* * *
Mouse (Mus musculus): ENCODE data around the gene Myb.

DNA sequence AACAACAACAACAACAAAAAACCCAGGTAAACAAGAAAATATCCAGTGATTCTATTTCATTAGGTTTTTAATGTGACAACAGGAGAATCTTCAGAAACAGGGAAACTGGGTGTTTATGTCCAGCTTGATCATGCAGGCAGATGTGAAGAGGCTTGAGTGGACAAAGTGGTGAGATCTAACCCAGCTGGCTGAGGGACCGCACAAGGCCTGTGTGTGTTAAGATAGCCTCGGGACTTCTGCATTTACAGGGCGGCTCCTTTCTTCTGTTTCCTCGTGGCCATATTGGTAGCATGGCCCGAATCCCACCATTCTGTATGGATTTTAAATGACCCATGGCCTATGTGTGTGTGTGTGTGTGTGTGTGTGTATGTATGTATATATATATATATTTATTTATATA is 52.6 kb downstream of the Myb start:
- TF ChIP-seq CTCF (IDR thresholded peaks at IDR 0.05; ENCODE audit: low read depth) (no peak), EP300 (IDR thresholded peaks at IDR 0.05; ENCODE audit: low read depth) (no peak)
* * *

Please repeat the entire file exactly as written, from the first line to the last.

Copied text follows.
Mouse (Mus musculus): ENCODE data around the gene Myb.

DNA sequence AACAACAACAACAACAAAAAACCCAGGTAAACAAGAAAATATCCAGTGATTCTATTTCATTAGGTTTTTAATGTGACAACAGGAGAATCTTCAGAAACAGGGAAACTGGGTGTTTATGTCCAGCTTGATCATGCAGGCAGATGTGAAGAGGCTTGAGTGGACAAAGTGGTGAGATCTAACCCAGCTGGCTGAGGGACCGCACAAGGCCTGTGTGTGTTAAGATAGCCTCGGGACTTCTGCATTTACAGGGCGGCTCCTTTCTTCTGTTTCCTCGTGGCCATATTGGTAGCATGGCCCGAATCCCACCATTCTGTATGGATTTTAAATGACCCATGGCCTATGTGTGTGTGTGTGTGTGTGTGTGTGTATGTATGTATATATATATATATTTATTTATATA is 52.6 kb downstream of the Myb start:
- TF ChIP-seq CTCF (IDR thresholded peaks at IDR 0.05; ENCODE audit: low read depth) (no peak), EP300 (IDR thresholded peaks at IDR 0.05; ENCODE audit: low read depth) (no peak)